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Hallucinating optimal high-dimensional subspaces
journal contributionposted on 2014-01-01, 00:00 authored by O Arandjelović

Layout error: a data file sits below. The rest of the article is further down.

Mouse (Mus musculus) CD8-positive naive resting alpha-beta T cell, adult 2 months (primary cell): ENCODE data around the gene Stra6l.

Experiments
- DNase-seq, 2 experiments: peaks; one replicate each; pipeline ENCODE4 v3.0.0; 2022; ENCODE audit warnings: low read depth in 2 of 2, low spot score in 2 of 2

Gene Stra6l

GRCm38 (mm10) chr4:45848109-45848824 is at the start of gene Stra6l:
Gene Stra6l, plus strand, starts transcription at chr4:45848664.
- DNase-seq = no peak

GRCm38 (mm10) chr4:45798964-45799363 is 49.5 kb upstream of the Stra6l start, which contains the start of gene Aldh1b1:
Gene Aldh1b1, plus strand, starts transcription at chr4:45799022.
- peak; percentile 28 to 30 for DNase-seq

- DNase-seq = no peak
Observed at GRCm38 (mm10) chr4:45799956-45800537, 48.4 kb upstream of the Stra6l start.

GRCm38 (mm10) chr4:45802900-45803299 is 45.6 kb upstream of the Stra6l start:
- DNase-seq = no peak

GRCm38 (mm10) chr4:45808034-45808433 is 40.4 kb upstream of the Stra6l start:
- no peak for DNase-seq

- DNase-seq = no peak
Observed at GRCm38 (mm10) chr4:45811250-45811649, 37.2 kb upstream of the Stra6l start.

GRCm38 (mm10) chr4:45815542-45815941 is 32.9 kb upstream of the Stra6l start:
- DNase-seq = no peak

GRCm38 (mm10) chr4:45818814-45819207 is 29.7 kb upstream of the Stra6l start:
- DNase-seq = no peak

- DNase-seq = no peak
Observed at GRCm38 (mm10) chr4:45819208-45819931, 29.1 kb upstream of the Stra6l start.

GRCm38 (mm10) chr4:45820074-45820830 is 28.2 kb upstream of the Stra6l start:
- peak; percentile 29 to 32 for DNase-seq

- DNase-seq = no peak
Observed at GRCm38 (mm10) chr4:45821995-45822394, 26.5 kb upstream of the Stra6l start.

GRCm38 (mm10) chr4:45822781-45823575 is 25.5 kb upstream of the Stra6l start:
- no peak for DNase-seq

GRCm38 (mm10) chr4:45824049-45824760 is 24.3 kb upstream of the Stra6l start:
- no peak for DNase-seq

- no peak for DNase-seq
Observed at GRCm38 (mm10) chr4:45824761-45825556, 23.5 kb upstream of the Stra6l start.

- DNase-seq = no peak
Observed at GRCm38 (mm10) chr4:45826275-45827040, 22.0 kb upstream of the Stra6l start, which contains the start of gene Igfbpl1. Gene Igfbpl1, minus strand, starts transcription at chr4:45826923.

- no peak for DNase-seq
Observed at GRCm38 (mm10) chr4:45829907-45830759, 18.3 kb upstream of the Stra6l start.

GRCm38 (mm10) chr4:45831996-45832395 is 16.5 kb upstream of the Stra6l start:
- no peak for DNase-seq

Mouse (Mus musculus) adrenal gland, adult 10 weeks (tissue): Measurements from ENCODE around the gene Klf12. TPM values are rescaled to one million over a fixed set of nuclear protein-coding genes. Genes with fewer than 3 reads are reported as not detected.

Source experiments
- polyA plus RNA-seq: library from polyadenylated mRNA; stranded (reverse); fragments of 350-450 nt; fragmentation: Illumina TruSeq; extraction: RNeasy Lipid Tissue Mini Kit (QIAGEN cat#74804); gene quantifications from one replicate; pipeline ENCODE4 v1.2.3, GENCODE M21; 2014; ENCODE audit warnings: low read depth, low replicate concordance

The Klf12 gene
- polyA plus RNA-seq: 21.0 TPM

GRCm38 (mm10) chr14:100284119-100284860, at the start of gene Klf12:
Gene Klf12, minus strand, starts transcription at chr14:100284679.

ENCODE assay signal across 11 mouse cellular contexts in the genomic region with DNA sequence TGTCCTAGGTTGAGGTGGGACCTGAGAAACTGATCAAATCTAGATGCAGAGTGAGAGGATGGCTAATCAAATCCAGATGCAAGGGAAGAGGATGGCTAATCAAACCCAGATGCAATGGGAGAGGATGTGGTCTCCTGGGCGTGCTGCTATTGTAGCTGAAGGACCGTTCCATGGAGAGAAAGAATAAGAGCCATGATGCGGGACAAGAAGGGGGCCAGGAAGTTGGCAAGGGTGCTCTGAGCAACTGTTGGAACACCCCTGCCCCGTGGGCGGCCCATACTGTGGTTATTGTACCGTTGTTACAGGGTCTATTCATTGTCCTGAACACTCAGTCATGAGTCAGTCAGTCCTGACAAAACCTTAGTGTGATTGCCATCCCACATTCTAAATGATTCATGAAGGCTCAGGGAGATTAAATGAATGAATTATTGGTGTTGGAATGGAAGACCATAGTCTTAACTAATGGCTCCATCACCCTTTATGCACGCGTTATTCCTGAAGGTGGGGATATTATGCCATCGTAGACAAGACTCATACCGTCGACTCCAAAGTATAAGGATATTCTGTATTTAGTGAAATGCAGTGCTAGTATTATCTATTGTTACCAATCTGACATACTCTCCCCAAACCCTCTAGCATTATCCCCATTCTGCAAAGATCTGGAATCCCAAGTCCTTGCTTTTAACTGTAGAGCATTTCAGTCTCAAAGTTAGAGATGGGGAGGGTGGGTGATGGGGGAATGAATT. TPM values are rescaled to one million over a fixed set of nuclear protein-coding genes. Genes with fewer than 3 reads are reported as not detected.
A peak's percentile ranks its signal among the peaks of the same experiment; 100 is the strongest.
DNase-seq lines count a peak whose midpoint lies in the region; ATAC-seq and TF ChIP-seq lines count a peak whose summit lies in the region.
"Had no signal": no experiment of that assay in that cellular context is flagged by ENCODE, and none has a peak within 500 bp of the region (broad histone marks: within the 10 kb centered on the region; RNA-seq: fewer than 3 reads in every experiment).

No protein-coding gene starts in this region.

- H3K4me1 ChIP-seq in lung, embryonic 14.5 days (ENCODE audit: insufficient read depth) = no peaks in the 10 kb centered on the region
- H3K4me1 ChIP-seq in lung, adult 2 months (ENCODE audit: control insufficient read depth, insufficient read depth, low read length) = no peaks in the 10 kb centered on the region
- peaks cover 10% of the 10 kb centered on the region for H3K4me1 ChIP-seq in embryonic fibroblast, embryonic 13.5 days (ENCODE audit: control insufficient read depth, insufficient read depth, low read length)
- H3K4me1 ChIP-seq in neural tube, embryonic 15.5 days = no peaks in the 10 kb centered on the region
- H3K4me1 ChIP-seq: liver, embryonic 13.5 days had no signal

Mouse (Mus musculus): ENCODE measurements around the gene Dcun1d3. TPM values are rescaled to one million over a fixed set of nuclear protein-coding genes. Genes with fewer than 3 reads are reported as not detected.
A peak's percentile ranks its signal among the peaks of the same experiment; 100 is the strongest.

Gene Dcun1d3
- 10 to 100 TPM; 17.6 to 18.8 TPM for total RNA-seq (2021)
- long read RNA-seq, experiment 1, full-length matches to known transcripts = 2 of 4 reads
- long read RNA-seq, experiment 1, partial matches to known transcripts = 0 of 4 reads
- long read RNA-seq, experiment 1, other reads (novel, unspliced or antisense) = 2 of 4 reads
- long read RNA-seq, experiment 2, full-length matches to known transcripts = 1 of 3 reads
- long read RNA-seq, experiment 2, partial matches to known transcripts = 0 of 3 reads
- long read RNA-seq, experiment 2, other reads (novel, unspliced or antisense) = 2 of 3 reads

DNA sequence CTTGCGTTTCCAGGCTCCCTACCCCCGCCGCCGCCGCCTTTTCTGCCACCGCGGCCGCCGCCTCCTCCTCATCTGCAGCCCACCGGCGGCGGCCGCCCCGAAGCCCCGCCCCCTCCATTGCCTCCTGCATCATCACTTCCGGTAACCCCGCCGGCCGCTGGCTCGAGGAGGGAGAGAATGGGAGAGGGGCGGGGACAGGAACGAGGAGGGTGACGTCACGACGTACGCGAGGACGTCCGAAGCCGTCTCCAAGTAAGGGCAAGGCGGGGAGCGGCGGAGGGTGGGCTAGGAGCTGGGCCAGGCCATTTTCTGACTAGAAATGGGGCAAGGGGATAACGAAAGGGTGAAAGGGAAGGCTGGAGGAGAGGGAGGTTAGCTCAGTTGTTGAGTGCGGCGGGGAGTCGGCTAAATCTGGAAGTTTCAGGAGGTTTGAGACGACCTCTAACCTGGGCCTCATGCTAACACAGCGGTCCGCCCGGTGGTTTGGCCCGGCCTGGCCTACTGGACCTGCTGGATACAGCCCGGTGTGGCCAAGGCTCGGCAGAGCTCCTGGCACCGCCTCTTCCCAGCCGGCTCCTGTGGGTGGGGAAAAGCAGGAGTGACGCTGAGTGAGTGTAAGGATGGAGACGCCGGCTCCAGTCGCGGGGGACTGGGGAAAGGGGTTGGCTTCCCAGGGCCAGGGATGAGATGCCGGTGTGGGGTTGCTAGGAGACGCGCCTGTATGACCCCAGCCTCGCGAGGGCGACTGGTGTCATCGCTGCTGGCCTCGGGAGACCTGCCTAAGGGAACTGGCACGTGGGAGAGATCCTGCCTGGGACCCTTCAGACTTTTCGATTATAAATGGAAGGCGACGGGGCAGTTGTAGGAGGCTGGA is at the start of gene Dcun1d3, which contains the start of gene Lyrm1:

Linear subspace representations of appearance variation are pervasive in computer vision. This paper addresses the problem of robustly matching such subspaces (computing the similarity between them) when they are used to describe the scope of variations within sets of images of different (possibly greatly so) scales. A naïve solution of projecting the low-scale subspace into the high-scale image space is described first and subsequently shown to be inadequate, especially at large scale discrepancies. A successful approach is proposed instead. It consists of (i) an interpolated projection of the low-scale subspace into the high-scale space, which is followed by (ii) a rotation of this initial estimate within the bounds of the imposed "downsampling constraint". The optimal rotation is found in the closed-form which best aligns the high-scale reconstruction of the low-scale subspace with the reference it is compared to. The method is evaluated on the problem of matching sets of (i) face appearances under varying illumination and (ii) object appearances under varying viewpoint, using two large data sets. In comparison to the naïve matching, the proposed algorithm is shown to greatly increase the separation of between-class and within-class similarities, as well as produce far more meaningful modes of common appearance on which the match score is based. © 2014 Elsevier Ltd.